DAYTON -- Thirty-six families who live in the Dayton School District have chosen to send their school-age children to another district or educate them at home, and district officials decided to conduct an "exit survey" to help determine why families are making this choice.
The survey did not reveal a consistent reason for parents to enroll their children in another school, Superintendent Doug Johnson said in a presentation to the school board this week.
The surveys were mailed with a self-addressed return envelope to 36 families, and 13 responded.
The board asked Johnson to look into reasons students were leaving the district to help determine if there are measures the district can take to either bring them back or retain students in future years.
While the most frequently named reasons for families' decision to change schools were a matter of location or employment, there were also a significant number of respondents who named issues that could be attributed to bullying and harassment.
Some families prefer to send their students to another school because they live closer to that school. In other cases, parents who work outside Dayton have chosen to enroll their children in schools in the town where they work.
Areas of strength noted by the respondents included Dayton's appropriate class size, good food service and celebration of academic success.
Among other reasons given for changing schools were issues with their child's peer relationships, including issues with bullying and harassment.
The district is addressing bullying and harassment with Steps to Respect and Second Step programs. The programs promote building positive relationships as a way to combat bullying and harassment, Johnson said.
Five respondents said they felt there was a lack of educational progress for their student.
Johnson said the consideration behind this reason would "probably vary. It was an anonymous survey. But my belief is they just felt their kids were not doing well, and thought if they went somewhere else they would do well, or their kids were doing well, and if they went somewhere else they would do even better."
Johnson is not opposed to school choice.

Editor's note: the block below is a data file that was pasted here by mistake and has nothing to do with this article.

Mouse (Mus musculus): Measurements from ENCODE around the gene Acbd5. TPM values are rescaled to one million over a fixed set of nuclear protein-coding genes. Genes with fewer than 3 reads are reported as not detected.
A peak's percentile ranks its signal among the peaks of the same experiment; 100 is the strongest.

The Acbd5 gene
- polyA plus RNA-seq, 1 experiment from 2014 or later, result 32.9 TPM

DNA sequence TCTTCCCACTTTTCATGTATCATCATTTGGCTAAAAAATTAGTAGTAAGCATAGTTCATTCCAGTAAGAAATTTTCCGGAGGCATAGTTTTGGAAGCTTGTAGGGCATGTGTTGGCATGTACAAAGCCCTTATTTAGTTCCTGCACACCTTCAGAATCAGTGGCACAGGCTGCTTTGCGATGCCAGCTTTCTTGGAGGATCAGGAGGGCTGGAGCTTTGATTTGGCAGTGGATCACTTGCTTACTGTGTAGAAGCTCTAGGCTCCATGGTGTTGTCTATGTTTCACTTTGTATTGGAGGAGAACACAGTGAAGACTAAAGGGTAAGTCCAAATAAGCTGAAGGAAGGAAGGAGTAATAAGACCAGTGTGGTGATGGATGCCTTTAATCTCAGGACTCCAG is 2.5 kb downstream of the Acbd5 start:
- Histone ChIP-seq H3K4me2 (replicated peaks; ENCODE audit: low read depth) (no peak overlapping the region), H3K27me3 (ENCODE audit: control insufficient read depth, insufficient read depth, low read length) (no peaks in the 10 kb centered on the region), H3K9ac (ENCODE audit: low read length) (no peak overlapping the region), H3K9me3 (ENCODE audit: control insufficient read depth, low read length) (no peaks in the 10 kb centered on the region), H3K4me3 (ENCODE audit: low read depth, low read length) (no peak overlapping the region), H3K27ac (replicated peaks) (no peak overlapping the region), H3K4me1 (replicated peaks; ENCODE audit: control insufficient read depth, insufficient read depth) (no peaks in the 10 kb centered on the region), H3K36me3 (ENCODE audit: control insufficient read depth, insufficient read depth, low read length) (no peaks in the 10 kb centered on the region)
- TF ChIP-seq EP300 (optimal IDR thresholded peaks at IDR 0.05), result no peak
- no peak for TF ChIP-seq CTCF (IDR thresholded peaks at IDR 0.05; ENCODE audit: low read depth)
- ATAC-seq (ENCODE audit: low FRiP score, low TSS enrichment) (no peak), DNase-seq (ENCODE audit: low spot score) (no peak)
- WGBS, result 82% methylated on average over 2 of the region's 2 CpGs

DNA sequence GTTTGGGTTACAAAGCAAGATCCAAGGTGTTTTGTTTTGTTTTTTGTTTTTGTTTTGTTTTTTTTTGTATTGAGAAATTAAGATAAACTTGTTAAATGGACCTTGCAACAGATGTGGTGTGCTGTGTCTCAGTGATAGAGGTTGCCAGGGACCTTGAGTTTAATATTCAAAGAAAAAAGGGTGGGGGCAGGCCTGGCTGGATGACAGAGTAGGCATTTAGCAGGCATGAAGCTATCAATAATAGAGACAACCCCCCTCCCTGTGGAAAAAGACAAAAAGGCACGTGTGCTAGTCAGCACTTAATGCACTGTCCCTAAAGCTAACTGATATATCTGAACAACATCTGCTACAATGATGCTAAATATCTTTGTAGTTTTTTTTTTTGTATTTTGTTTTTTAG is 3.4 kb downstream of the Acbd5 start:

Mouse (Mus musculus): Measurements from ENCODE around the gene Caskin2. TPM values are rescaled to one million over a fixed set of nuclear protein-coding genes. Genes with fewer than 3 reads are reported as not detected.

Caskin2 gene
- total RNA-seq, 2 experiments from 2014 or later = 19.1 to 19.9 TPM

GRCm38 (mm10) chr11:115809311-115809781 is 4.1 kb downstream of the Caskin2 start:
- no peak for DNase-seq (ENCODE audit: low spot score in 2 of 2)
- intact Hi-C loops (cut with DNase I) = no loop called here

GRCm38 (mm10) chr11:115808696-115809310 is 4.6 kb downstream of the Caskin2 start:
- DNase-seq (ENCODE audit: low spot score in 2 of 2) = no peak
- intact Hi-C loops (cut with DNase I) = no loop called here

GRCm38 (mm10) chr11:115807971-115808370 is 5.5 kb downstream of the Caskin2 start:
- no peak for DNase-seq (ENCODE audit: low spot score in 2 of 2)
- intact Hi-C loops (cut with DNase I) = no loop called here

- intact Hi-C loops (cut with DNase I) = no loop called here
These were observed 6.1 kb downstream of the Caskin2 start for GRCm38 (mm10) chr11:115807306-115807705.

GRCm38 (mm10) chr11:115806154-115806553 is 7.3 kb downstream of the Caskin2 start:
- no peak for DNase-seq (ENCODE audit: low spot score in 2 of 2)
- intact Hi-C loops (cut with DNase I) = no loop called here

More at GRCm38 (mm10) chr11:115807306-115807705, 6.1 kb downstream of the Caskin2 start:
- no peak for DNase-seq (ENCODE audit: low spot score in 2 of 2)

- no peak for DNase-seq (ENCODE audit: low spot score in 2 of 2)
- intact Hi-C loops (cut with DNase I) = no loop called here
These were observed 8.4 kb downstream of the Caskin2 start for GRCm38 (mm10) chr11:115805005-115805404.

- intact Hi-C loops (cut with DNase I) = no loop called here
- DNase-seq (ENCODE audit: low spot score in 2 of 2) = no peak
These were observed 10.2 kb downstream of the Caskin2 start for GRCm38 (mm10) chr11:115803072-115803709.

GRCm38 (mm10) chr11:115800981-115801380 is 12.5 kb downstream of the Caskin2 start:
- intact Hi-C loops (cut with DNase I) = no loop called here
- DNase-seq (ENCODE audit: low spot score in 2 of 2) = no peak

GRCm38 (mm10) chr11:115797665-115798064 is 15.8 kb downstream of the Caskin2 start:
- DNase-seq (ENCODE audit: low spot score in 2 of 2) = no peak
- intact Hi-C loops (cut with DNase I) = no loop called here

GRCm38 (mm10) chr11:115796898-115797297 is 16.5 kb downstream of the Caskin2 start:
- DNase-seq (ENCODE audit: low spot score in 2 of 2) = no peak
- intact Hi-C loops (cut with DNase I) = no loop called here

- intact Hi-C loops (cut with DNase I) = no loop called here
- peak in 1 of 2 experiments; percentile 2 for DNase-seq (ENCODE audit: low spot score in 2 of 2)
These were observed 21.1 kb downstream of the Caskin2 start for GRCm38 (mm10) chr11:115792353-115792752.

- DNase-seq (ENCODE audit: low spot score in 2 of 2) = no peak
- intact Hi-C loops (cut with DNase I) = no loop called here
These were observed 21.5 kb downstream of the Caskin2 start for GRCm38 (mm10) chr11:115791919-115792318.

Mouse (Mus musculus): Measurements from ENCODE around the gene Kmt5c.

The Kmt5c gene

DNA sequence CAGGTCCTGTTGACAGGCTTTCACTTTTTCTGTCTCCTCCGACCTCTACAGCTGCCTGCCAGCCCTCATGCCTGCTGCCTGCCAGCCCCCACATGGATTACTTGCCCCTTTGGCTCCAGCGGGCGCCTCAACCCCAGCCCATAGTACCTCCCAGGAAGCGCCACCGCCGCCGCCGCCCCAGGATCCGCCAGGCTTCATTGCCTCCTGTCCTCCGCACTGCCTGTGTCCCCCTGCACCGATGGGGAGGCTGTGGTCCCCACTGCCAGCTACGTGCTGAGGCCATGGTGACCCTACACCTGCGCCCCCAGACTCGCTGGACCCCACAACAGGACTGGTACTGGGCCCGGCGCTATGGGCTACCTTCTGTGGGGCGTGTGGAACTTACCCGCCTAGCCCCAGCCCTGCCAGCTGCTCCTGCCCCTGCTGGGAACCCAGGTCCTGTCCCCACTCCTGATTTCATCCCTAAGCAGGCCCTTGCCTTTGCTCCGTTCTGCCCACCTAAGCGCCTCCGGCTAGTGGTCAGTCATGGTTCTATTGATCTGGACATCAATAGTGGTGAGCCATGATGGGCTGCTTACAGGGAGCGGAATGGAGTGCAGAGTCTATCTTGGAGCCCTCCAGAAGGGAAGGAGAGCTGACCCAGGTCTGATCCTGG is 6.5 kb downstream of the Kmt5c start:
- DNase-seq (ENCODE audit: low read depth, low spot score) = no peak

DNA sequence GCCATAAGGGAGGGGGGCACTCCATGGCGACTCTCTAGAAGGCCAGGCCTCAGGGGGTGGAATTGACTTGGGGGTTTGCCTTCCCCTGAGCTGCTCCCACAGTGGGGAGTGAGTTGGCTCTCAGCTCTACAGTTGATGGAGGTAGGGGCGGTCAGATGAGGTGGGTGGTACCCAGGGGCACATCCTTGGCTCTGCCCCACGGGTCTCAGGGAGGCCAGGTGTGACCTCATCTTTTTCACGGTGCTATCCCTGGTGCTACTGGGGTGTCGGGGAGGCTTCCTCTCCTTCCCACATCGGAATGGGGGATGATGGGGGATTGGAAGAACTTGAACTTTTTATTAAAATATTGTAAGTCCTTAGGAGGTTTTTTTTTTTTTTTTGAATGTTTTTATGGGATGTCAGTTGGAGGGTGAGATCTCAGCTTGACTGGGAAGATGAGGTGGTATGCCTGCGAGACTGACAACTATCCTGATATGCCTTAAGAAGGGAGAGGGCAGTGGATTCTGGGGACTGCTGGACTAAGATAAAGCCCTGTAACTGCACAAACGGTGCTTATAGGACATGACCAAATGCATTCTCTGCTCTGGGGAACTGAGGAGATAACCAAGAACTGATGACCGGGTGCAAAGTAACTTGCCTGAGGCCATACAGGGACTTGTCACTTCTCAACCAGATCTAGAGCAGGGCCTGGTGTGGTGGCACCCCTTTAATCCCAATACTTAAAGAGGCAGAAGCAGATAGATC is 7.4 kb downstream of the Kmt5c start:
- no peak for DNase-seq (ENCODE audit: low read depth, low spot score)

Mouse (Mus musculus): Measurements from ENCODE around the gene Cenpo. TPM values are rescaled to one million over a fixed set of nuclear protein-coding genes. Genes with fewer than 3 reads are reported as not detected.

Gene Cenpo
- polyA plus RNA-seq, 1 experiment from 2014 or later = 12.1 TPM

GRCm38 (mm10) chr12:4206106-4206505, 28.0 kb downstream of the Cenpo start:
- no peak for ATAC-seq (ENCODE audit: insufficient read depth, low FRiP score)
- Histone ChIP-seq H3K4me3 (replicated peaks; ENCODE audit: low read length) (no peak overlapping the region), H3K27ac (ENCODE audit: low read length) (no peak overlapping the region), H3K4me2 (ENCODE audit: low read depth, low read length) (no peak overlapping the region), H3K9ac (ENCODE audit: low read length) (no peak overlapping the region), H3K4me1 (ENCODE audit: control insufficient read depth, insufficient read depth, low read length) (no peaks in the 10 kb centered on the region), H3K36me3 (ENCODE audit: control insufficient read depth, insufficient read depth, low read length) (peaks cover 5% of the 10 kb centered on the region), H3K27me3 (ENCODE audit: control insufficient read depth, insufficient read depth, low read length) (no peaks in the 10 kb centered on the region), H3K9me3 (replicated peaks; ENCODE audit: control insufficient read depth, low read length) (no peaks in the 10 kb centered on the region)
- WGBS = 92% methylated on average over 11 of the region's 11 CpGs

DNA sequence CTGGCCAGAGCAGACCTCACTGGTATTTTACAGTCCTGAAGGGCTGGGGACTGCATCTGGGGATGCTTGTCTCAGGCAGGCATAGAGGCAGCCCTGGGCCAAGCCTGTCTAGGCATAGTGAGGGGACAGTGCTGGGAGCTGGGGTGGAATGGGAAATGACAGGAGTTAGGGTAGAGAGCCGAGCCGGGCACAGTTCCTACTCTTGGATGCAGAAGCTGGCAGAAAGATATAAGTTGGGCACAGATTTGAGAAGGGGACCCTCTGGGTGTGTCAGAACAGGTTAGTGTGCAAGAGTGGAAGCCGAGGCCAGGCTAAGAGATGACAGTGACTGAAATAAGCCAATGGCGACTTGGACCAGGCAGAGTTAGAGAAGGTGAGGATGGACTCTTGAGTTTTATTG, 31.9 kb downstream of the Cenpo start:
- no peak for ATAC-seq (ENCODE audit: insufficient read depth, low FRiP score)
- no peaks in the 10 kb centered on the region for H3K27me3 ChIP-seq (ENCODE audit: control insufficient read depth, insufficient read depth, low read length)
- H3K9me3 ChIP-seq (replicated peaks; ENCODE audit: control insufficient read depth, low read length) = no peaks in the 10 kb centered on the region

"Philosophically I do have some beliefs that choice has some merits, while at the same time it gives me some heartburn," he said.
That heartburn is represented by the loss of $6,200 in revenue the district experiences each time a student leaves the district. The precise number of students who currently attend school elsewhere, but live in the district was not available, but if each of the 36 families had just one student, that would represent a loss of $223,200 for the district.
Current enrollment in the Dayton district is 447 full-time equivalent students, which is up by three or four students from earlier in the school year, Johnson said.
While the district can't directly address issues related to location or convenience for parents, it is working on the bullying and harassment problems.
Last week an elementary counseling program was re-implemented on a part-time basis. Among the counselor's duties is implementation of anti-bullying and harassment curriculum.
The curriculum has been in place, but it was part of regular classroom presentations.
"The difficult thing is, when we haven't had a counselor, and that type of thing is delivered by a teacher, the students don't take it as seriously," Johnson said.
Along with taking steps to help children relate with one another better, the district is looking to technology as another means to entice students back.
The district offers a K-12 online curriculum with a consortium of other schools in ESD 123 that is available to students who don't want to attend the school "in person."
"My hope is always that somehow if we remain connected that maybe the student will come back, and participate in activities," Johnson said.